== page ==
the CAMP ENRON Report

... gateway to the next Progressive Era?

Some say it's nothing but a train wreck ... roll in the big cranes, clear the track, see what the crew's been smoking. If I thought so, I'd not be writing this ... and if they thought so, they'd not be drumming so hard.

For a brief orientation, see this
Welcome to Camp Enron

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Camp Enron Archives
01/01/2002 - 02/01/2002 02/01/2002 - 03/01/2002 03/01/2002 - 04/01/2002 04/01/2002 - 05/01/2002 05/01/2002 - 06/01/2002 06/01/2002 - 07/01/2002 07/01/2002 - 08/01/2002 08/01/2002 - 09/01/2002 06/01/2003 - 07/01/2003

(2) All "major" articles of older material have now been imported, some with updates worth perusing. We'll keep it all on the main page for a while, will add a few loose pieces of history, will trim the main page and index the archives for convenience later.


free agent, loose cannon, pointy stick ... taking an imposing analytic toolkit out of the box, over the wall and into the street ... with callous disregard for accepted wisdom and standard English

reading the tea leaves from original angles, we've led with uncannily prescient takes on the federal surplus, the dotcom crash, the "Energy Crisis", the Afghan campaign, the federal deficit.

More where those came from ... stay tuned.

For brief orientation, see this
Welcome to CP

... gateway to the next Progressive Era?

For a brief orientation, see this
Welcome to Camp Enron

Many thanks to Tony Adragna and Will Vehrs, still shouting 'cross the Potomac at QuasiPundit. Early Camp Enron material can be found in QP's Dispatches department.
Saturday, March 09, 2002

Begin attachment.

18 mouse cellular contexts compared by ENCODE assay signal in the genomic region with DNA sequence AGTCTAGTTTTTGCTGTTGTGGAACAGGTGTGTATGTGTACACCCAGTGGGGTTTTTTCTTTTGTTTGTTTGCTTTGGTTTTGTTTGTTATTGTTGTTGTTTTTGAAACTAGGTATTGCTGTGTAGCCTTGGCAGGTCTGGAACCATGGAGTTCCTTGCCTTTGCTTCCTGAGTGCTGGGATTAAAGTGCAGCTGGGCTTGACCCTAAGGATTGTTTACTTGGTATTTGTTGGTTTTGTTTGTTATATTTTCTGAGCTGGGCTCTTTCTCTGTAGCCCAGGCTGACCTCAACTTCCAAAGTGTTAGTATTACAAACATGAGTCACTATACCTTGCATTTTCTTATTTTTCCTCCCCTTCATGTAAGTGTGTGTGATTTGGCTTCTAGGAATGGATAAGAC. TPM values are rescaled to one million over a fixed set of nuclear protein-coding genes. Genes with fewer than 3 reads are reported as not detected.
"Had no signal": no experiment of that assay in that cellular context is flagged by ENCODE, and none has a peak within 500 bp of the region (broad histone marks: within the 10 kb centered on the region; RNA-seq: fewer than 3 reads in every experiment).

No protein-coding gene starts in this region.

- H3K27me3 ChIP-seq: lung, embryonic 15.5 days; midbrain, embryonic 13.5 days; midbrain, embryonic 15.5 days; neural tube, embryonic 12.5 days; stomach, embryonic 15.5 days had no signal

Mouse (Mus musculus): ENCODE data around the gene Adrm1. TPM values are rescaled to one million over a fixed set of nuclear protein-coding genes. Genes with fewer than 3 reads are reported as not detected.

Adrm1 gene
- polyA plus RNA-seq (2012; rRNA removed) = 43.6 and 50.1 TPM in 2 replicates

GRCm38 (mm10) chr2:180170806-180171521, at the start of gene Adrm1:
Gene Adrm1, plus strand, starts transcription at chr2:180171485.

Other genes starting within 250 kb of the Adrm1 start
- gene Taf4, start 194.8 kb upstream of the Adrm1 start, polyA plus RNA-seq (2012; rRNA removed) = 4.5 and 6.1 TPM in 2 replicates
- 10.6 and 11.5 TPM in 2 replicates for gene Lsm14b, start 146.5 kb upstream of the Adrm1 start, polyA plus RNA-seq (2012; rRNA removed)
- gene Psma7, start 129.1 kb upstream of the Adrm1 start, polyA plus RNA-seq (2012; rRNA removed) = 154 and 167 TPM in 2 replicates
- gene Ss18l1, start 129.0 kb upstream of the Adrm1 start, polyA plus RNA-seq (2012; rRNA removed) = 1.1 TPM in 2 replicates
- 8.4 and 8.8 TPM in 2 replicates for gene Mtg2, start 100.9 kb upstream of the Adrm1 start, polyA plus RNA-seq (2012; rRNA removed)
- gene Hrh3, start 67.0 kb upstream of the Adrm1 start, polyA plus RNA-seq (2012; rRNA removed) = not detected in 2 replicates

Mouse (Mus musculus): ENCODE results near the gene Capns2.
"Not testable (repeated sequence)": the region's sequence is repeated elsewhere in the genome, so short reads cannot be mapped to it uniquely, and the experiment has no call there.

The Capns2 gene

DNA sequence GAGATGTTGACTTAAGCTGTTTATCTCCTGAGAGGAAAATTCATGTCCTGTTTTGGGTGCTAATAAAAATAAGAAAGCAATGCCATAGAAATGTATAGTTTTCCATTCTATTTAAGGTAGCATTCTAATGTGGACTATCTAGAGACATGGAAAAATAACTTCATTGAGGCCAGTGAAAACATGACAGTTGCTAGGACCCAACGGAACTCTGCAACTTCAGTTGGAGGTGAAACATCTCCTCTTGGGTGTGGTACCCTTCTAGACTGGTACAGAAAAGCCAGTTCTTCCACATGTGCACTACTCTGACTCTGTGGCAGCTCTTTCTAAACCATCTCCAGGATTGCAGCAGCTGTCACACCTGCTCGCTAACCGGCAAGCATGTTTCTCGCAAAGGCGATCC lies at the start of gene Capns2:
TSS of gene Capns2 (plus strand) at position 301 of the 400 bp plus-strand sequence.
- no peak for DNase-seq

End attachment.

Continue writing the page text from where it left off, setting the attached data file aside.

--- Seattle Angles ---

In Houston, Judge Harmon appoints two Seattle law firms, and Lynn (good cop) Sarko and Steve (bad cop) Berman individually, as lead counsel for Enron employees. Berman and Sarko teamed up on Exxon takedowns after the Valdez incident. Berman helped scare the tobacco industry into the multi-state mega-settlement.

Berman -- aka King of Class Actions -- exemplifies at once the best and the worst of our civil litigation system. The best: going after evildoers and bringing them squealing to justice. The worst: deploying technology to launch boilerplate shareholder lawsuits on any major drop in a high-flying stock.

In the local press, Berman has engaged in hot talk re the Public Securities Litigation Reform Act (PSLRA) of 1995 and the Securities Litigation Uniform Standards Act of 1998, accusing WA Senators Murray and Cantwell of setting the stage for Enronitis by passing legislation which discourages corporate responsibility by tilting the table against shareholder suits. Ironic, since the legislation is in large part a reaction to Berman's push-button litigation habits ... and off-target, incidentally, since Cantwell was not in Congress when either measure was enacted. For some reason, Berman's op-ed on the subject is not available in Seattle Post-Intelligencer online archives.

Speaking of counsel you would not want to find on the other side of your case, Washington A.G. Christine Gregoire (lead for the states in the tobacco case settlement) is ticked off at Enron ... on multiple counts. Gregoire reinforces a point I raised earlier, re the combined effect of (approximately symmetrical) hedged long term forward commodity derivatives and (wildly asymmetrical) treatment of contracts in bankruptcy.
As a corporation in Chapter 11 bankruptcy, ... Enron can keep those contracts that are profitable to the company (we pay Enron), and reject those contracts that are not profitable (Enron pays us).
If this hole isn't plugged, it creates intense incentives in favor of deliberate bankruptcy.

On a Seattle tangent, the WSJ editorial page has engaged in a full-tilt pissing contest versus Fannie Mae, with FNMA getting the best of it by virtue of Franklin Raines' rebuttals and rebukes, independent testimonials to FNMA integrity, and WSJ's own poorly crafted cheapshots at FNMA accounting and risk management practices. In additional to being the man at OMB when the US turned the corner from deficit to surplus, Raines is one of several notable graduates of Seattle's Franklin High (an urban core public school). I daresay if Raines had been Enron CEO we'd hear none of this "don't ask me, I'm no accountant" posturing.